Entrepreneurs need to identify their core strengths as a leader and need to onboard partners who have complementary strengths to cover up for their weakness.
So if you think you are emotionally susceptible to take the extreme step you need to have an inner circle you can confide in. I am sure VG Siddhartha would have had one, but it’s hard to believe that no one had a clue until the D day.
Go Slow And Steady
I like to give an example to explain this. What if VG Siddhartha had followed the footsteps of people like Vijay Mallaya and fled the country without repaying the company debt? The same people who are now praising him for his integrity, would have cursed and hurled shoes at him. Isn’t it?
Although the situation is different but there is definitely something in the system that needs to be set right when big businesses start struggling.
These are troubling times for entrepreneurs. They start thinking of either fleeing the country or committing suicide. Interestingly, this is when their assets outweigh their debts.
Vijay Mallaya was quick to comment on the event as he tried to get some empathy for his actions.
He may not entirely be wrong in his comments but I think these have come rather late when the damage is done.
What we learn from all this is to go slow and steady. When you see the topline (revenue) rise and bottomline (profit) fall, cut cost and make it green.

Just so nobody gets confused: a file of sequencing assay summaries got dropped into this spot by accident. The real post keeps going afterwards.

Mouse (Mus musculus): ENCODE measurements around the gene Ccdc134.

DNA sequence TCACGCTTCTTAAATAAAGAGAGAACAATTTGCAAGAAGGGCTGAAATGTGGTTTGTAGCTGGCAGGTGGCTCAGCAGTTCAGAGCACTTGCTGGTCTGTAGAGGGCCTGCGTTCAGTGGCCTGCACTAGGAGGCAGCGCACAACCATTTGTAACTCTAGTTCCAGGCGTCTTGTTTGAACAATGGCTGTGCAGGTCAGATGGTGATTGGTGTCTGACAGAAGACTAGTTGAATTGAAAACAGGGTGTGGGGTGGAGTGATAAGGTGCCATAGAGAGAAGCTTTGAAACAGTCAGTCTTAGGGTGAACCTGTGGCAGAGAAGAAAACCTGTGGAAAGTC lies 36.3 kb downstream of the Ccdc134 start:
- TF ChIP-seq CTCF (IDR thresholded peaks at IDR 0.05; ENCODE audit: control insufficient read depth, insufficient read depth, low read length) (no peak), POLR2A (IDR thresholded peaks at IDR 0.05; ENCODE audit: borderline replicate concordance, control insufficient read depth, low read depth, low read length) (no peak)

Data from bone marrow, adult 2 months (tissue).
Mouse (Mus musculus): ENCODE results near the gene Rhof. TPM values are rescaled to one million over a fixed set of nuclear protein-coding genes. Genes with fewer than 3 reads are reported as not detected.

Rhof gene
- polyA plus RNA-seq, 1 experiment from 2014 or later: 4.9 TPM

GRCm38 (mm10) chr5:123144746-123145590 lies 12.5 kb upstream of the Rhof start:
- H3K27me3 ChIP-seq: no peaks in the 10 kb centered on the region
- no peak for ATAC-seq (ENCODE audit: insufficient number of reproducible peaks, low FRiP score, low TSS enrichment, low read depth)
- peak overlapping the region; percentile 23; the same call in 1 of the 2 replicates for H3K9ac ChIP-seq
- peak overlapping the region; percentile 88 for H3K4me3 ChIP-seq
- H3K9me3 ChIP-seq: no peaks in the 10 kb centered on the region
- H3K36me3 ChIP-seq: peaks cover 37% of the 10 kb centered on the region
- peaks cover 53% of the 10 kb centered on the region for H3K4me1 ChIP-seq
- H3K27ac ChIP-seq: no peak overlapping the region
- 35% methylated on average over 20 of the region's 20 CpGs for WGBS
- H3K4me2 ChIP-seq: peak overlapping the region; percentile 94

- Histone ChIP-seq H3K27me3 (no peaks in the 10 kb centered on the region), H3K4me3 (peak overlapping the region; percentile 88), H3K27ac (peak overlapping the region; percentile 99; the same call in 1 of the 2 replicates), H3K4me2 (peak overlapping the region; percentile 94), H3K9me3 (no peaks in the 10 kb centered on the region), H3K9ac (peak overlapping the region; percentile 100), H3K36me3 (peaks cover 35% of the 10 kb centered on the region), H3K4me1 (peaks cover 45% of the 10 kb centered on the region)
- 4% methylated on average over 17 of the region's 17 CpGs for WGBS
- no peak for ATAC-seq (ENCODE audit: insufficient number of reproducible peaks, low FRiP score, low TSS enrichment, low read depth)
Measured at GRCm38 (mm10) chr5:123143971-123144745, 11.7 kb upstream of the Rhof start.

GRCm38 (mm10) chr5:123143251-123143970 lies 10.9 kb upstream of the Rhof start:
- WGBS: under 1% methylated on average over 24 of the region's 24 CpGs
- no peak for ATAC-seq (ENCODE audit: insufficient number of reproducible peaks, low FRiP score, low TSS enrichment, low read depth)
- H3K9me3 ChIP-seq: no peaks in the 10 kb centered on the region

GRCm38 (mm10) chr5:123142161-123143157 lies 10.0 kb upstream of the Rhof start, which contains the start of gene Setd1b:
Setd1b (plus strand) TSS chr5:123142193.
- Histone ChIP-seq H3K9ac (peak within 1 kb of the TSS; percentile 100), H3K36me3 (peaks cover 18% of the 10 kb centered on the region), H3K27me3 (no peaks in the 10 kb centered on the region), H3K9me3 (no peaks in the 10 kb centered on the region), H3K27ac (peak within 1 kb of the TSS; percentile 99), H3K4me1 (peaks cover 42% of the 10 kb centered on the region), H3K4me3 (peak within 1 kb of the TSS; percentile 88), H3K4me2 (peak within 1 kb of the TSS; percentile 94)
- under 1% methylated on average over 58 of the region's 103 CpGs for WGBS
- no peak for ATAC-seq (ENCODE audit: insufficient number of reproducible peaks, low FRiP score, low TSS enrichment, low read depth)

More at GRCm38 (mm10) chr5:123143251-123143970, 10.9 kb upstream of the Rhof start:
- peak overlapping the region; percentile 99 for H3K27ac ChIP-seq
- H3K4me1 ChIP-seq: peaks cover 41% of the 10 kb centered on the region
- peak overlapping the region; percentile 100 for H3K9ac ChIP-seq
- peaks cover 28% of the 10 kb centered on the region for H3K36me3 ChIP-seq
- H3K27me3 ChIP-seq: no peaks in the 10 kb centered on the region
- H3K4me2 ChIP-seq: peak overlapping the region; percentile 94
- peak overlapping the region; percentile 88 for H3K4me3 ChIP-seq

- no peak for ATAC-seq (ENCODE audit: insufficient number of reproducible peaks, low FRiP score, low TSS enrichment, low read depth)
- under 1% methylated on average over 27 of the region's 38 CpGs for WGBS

Bootstrapping Best, Equity Next, Run Away From Debt
I might sound a little conservative here but I have seen businesses making fortunes sticking to bootstrapping over the years. It makes sense to use your own cash and savings to start your venture at least during the angel funding stages till it turns bright.
Even when your business turns profitable, prefer to continue bootstrapping. Reinvest the amount that you earn rather than procuring outside funds. Your investment may look small but you stay secure.
Only in cases where you see an immense opportunity for growth, opt for equity investment rather than debt.
Even with equity investments preference should be as below –
- Equity partner who adds some strategic value to company’s growth
- VC’s and PE firms
- HNIs and non professional VCs
Don’t Expect Government Support, Stay On The Right Side Of The Law
The taxpayer rate in India is poor. So to expect government to back your personal undertaking is unreasonable. A similar demand was made by technology startups in India ahead of General Budget this year but nothing came out. Air India goes into losses, it’s still flying while Jet Airways is grounded. In telecom sector, BSNL posts a cumulative EBIT loss of Rs 82,000 crore (FY09 to FY18) but is still afloat while all private players struggle.
So dear entrepreneurs while your tax money will be used to cover losses of public companies, don’t expect it to come to your rescue.
Always keep on the right side of the law and pay your taxes.
Don’t Aspire To Be A Ratan Tata Or Shiv Nadar
No, you’ve read it wrong. Don’t catch my words. You have every right to be ambitious and create another Flipkart.
The point I am trying to make here is that it is important to stay in business than to make yourself the biggest brand in the world.